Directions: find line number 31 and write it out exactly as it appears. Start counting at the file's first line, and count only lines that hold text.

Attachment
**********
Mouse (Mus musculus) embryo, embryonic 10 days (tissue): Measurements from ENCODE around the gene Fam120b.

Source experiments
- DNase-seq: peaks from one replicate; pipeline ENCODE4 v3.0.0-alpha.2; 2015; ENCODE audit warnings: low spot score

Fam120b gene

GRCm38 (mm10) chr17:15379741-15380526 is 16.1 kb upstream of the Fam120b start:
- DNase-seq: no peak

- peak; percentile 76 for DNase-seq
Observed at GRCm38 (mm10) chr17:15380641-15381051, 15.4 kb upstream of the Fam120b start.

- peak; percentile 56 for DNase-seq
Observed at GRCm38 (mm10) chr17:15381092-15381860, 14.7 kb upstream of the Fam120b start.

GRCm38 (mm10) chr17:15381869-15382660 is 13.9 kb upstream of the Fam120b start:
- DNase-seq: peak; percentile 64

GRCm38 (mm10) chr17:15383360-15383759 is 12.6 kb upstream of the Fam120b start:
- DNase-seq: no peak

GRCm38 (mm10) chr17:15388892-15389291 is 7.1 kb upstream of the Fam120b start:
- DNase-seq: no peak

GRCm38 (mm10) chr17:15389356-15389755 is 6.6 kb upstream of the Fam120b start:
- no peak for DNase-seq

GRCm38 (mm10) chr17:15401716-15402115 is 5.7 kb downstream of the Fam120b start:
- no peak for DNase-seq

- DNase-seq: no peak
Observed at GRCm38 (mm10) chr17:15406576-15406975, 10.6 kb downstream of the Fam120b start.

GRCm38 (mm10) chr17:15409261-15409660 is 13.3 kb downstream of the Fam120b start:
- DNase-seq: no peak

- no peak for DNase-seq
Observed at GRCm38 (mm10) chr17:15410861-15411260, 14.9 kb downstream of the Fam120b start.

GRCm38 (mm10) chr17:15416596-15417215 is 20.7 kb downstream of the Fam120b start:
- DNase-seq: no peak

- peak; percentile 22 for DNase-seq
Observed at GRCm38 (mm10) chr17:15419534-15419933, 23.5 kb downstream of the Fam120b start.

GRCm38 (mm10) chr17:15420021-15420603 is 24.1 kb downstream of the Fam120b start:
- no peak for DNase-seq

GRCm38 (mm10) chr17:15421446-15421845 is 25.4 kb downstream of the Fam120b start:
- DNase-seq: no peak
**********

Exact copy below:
GRCm38 (mm10) chr17:15420021-15420603 is 24.1 kb downstream of the Fam120b start: